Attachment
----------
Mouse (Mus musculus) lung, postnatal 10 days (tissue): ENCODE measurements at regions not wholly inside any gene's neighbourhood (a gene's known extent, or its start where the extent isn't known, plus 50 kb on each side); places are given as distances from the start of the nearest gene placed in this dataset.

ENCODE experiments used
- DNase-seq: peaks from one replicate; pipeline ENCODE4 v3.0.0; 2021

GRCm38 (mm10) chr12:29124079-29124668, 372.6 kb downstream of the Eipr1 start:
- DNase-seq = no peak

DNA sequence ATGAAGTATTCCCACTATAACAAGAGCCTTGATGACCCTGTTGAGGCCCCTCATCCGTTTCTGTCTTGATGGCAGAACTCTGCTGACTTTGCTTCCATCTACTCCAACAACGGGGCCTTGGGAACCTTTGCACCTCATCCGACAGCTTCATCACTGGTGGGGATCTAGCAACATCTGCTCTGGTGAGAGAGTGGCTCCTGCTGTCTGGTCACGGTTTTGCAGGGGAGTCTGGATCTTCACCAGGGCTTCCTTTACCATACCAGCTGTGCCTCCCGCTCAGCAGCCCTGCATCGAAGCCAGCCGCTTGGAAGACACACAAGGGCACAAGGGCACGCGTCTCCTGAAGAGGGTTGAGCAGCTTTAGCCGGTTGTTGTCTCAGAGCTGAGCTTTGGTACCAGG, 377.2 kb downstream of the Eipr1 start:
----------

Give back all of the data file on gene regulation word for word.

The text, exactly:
Mouse (Mus musculus) lung, postnatal 10 days (tissue): ENCODE measurements at regions not wholly inside any gene's neighbourhood (a gene's known extent, or its start where the extent isn't known, plus 50 kb on each side); places are given as distances from the start of the nearest gene placed in this dataset.

ENCODE experiments used
- DNase-seq: peaks from one replicate; pipeline ENCODE4 v3.0.0; 2021

GRCm38 (mm10) chr12:29124079-29124668, 372.6 kb downstream of the Eipr1 start:
- DNase-seq = no peak

DNA sequence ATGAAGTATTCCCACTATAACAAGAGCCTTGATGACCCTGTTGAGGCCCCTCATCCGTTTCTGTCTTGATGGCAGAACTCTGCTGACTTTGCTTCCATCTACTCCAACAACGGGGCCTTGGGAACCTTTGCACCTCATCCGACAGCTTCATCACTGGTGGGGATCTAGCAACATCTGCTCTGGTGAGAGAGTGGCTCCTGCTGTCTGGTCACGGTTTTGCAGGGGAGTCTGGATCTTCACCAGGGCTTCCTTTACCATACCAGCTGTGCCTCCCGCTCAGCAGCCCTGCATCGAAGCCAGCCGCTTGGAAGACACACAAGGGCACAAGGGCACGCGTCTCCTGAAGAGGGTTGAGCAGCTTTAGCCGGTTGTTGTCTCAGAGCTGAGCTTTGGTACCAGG, 377.2 kb downstream of the Eipr1 start: